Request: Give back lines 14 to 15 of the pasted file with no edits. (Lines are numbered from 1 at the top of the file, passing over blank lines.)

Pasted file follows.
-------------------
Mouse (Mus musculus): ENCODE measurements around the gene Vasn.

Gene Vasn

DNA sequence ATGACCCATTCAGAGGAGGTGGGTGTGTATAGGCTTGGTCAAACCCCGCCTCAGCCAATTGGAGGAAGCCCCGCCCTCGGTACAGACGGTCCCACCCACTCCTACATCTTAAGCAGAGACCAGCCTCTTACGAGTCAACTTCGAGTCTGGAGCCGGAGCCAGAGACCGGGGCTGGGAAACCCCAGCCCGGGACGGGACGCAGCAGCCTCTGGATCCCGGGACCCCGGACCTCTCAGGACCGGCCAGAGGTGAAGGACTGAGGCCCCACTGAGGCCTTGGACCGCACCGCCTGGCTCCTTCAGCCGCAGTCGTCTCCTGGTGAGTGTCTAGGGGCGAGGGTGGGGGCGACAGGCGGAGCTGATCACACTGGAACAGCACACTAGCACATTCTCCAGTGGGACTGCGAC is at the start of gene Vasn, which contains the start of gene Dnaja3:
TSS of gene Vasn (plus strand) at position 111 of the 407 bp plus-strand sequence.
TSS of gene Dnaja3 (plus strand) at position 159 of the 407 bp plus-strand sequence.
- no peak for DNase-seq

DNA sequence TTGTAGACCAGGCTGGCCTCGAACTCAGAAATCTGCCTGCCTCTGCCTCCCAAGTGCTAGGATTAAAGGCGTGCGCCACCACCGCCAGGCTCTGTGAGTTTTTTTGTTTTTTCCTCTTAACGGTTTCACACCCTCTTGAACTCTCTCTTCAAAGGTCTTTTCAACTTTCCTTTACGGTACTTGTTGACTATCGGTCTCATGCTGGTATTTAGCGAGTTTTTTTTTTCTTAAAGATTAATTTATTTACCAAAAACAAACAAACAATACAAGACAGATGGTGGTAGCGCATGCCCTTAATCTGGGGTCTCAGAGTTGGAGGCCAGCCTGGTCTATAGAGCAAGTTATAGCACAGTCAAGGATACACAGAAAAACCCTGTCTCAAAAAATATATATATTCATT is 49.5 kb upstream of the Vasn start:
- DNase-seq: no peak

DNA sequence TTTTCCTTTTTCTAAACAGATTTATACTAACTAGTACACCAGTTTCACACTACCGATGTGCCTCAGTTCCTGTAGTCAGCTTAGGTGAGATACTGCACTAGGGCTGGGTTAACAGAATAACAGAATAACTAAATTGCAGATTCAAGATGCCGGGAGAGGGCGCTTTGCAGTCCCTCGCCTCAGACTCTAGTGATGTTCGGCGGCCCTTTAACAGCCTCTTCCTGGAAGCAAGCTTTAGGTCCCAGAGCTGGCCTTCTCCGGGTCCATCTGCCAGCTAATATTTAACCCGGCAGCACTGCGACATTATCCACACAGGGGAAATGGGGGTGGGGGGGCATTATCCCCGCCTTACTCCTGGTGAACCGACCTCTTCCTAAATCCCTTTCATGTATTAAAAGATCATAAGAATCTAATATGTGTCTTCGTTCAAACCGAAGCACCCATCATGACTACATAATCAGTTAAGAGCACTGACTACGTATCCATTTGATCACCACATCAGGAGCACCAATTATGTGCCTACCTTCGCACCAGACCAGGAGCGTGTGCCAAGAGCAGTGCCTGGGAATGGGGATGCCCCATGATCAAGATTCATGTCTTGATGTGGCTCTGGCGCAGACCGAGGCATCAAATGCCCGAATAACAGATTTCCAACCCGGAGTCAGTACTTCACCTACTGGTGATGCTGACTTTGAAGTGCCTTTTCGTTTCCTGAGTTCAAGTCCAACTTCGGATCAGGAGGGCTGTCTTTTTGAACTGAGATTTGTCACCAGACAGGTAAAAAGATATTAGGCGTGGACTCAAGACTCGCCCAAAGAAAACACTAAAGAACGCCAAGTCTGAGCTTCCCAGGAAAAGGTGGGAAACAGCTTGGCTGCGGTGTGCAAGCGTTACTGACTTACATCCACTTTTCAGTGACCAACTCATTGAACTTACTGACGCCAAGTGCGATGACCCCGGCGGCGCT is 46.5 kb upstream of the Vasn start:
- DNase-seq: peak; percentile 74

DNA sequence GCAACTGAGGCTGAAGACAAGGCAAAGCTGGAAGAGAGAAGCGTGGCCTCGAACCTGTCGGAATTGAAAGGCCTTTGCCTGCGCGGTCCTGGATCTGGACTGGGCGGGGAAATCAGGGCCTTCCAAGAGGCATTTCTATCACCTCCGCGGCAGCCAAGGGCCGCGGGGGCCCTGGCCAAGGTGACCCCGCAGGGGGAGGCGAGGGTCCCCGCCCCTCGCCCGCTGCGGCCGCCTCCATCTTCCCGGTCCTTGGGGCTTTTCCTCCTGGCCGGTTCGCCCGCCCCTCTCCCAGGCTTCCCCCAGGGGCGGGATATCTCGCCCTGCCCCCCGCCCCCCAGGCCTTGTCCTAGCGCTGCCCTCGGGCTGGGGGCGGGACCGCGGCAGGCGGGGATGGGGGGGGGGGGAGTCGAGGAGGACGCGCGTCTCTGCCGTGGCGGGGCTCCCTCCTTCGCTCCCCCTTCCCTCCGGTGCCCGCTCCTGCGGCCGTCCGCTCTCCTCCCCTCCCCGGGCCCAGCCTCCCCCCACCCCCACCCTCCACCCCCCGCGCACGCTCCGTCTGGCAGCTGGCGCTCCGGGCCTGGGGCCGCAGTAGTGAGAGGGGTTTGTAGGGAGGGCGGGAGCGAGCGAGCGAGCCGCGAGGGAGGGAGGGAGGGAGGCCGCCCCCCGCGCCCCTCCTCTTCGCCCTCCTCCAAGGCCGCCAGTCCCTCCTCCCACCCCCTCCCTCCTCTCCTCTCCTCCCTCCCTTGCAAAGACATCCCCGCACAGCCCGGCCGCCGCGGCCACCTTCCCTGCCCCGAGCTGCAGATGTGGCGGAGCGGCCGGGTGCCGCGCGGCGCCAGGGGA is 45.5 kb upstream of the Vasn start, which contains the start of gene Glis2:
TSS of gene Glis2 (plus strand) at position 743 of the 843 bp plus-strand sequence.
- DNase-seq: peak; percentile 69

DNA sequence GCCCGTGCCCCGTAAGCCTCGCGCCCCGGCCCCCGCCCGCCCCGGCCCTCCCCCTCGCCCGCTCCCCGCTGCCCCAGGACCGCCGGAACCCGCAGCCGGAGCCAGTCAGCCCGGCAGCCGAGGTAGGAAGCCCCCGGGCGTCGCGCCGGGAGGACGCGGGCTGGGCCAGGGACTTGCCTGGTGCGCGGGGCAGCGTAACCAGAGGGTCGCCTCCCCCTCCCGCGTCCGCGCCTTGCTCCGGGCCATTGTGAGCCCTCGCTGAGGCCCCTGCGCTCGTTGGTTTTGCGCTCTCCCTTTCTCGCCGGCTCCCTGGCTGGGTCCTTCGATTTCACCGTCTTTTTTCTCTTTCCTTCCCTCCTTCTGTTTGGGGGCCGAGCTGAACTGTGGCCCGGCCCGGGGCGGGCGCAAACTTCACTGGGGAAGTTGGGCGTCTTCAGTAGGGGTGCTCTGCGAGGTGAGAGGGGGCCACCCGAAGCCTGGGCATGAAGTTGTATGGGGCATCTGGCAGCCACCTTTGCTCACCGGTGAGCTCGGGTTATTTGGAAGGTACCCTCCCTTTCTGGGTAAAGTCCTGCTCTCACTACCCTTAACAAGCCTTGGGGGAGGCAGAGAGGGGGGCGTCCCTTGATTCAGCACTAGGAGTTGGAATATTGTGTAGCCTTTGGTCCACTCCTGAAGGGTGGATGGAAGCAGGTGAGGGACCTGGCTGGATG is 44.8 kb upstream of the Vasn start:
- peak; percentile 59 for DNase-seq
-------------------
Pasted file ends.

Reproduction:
DNA sequence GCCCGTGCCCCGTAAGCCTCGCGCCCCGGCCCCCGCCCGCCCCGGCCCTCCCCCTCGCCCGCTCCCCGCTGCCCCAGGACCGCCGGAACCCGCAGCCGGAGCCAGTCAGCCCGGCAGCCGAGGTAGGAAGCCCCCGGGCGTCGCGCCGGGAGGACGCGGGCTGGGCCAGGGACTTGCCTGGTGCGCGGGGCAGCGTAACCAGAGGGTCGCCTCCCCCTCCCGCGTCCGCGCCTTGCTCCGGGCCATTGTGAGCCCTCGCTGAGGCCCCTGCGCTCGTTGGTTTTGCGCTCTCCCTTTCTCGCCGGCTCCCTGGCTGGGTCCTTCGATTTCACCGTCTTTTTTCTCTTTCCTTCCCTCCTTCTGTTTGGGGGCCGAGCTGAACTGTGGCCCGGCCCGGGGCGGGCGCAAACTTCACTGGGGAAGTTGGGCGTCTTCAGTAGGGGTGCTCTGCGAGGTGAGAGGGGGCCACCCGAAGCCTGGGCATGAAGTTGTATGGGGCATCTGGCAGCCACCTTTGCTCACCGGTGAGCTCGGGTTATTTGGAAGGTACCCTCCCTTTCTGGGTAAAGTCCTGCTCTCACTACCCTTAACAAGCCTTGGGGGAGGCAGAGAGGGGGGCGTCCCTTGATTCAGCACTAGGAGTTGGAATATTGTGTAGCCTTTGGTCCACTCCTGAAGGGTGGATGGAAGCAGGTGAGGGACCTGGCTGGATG is 44.8 kb upstream of the Vasn start:
- peak; percentile 59 for DNase-seq